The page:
VOL. 123 | NO. 66 | Thursday, April 3, 2008
Law & The Courts
Law School For Journalists to Focus On King, Civil Rights
By Bill Dries
It is one of the last pictures taken of Dr. Martin Luther King Jr.
The day before his 1968 assassination on the balcony of Downtown's Lorraine Motel, King is shown in the courtyard there being served legal papers by a U.S. Marshal.
Those federal court papers, part of an effort by the city to stop a march King planned to lead on April 5, 1968, are the focus of the Third Annual Law School for Journalists forum to be held April 26 at the National Civil Rights Museum.
The 9 a.m. panel discussion is one of several events at the museum this month
to mark the 40th anniversary of King's death.
It will examine how the media covered the key legal battle. Panelists will include Lewis Donelson and the Rev. James Netters, members of the Memphis City Council in 1968, and attorneys Frierson Graves, Mike Cody and Charles Newman, who were involved in the federal court action.
The forum also will feature:
10:45 a.m. to 12:15 a.m.: Panel discussion of how the Memphis media covered the sanitation workers' strike of 1968.
12:15 p.m. to 1:15 p.m.: Luncheon and speech by Hank Klibanoff, managing editor of The Atlanta Journal-Constitution and co-author of "The Race Beat: The Press, the Civil Rights Struggle and the Awakening of a Nation."
1:30 p.m. to 3 p.m.: "The Role of the Media in the Duke Lacrosse Rape Case" featuring Stuart Taylor, Newsweek contributing editor and National Journal columnist, who co-authored a recent study of the controversial legal case.
The city of Memphis went to federal court on April 3, 1968, to attempt to stop the march that was to rally supporters of striking sanitation workers who had been off the job since February. It was the same day King arrived in the city and gave what was his last speech at Mason Temple.
Key to the city's argument was a March 28 march through Downtown Memphis of which King was part. It ended in violence and criticism of King's tactics.
At the time, King remained the nation's leading advocate of non-violent protest to end discrimination, bring about racial and economic equality as well as bring an end to the war in Vietnam. His tactics were being criticized not only by political opponents, but by some allies in the civil rights movement.
The violent end to the Memphis march was a significant challenge to the viability of his non-violent approach as King prepared to lead a "Poor People's March" on Washington.
Attorney Lucian Pera, a chief organizer of the day-long examination of media coverage of legal and civil rights issues, said the court action that continued until just an hour or so before King's assassination is an overlooked part of one of the most significant events of the 20th century.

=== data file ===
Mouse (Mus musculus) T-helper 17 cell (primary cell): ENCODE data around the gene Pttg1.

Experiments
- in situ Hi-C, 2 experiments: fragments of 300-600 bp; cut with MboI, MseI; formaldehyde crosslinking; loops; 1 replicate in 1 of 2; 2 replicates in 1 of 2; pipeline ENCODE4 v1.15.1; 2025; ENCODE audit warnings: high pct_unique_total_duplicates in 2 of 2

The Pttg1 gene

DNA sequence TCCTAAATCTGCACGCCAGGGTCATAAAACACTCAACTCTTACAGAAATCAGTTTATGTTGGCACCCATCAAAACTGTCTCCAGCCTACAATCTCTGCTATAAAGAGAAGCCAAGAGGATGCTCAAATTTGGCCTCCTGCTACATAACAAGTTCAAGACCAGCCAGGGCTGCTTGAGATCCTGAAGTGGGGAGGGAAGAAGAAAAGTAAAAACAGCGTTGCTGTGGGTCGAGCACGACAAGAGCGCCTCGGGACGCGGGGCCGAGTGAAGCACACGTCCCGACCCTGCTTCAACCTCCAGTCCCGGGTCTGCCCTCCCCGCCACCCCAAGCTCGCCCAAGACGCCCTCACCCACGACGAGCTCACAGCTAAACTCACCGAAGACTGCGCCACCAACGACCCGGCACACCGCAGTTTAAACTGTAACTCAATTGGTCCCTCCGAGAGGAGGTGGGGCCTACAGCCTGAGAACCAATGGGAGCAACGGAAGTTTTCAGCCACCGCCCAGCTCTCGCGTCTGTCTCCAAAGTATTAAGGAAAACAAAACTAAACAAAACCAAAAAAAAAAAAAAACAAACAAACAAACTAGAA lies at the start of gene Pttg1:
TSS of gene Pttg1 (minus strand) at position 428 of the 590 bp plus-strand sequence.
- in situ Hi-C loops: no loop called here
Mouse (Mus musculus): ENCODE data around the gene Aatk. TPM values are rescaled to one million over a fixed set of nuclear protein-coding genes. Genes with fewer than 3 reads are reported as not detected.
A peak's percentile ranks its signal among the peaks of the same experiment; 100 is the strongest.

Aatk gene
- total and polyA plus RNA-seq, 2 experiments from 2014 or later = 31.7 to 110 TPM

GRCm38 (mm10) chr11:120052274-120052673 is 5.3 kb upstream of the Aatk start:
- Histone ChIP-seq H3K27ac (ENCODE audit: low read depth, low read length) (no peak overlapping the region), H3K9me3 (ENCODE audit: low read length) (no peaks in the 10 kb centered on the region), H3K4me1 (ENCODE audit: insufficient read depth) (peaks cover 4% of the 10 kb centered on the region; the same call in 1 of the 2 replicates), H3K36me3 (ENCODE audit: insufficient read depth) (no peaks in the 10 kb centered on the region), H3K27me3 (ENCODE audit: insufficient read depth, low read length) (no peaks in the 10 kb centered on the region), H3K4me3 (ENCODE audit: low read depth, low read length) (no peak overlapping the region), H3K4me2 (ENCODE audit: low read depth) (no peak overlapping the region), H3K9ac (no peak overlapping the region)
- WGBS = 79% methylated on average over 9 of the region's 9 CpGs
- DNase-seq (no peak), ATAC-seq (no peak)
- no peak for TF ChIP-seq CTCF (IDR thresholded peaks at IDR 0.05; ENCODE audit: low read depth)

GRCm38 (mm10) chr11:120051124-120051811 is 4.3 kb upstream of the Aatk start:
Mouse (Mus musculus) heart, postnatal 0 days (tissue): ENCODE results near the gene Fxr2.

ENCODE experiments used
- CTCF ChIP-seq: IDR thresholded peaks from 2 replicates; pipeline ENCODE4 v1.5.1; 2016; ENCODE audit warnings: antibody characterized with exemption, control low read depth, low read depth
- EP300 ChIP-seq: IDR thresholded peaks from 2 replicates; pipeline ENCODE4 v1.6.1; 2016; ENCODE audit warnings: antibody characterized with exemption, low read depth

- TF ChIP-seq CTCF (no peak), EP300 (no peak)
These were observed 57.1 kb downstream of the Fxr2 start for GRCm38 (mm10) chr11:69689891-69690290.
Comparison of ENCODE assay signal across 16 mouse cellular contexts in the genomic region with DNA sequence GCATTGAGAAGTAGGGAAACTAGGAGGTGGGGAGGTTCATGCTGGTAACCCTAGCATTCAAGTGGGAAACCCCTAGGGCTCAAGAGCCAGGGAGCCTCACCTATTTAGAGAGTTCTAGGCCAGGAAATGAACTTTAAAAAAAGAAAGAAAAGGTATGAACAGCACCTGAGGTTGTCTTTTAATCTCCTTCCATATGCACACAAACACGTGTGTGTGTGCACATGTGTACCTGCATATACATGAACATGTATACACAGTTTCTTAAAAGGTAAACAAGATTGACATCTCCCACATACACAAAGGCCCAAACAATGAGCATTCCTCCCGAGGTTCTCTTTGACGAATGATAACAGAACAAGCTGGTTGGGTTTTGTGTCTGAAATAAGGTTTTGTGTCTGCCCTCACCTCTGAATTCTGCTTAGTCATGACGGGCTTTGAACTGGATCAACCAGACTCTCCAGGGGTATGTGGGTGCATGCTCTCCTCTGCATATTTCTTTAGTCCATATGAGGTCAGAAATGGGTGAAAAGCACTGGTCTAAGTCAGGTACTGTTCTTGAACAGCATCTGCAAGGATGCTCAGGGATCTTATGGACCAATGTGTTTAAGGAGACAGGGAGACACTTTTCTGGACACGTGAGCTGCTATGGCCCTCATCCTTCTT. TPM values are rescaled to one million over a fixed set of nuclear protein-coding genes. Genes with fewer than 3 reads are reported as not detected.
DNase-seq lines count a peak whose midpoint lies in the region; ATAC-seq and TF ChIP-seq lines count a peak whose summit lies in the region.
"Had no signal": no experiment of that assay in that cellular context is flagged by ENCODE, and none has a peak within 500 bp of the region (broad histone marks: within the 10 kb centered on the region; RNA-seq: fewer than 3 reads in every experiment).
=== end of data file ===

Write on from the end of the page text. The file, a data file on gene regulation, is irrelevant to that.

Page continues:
"One of the things even people who have a little perspective on the '68 strike don't remember is the legal aspect of it - that there actually had to be an effort made to get the right for Dr. King to march," Pera said. "The city went to federal court to stop him.
"My hope is that we all learn a little something. We've still got some of these people who were there and involved."
A state of emergency
Through the city's attorneys, Mayor Henry Loeb sought and got a temporary restraining order from then-U.S. District Court Judge Bailey Brown to block the April 5 march. The city's legal motion argued it was "calculated to lead to great racial agitation and hatred and will disrupt the peace and well-being of the entire community, both white and negro."
Loeb put the city under curfew in
the wake of the violence from the earlier march and a state of emergency was declared.
The city included various anonymous fliers it claimed showed a potential for violence. They include a diagram of how to make a firebomb, a hand-drawn diagram of a clenched fist beneath the phrase "Black Power" and appeals to continue a boycott of Downtown businesses.
The Memphis attorneys, including Cody and Newman, who represented King, went to court April 4 with a plan to use guidelines for the conduct of the march that were similar to measures taken during King's 1965 march from Selma to Montgomery, Ala.
They also argued a ban on the march would violate fundamental rights guaranteed by the U.S. Constitution.
Brown saw the attorneys in his chambers after ending the hearing. He told them he would issue a written ruling the next morning - April 5 - and that it would lift a ban on the march but would impose the guidelines King had agreed to.
King was killed that evening.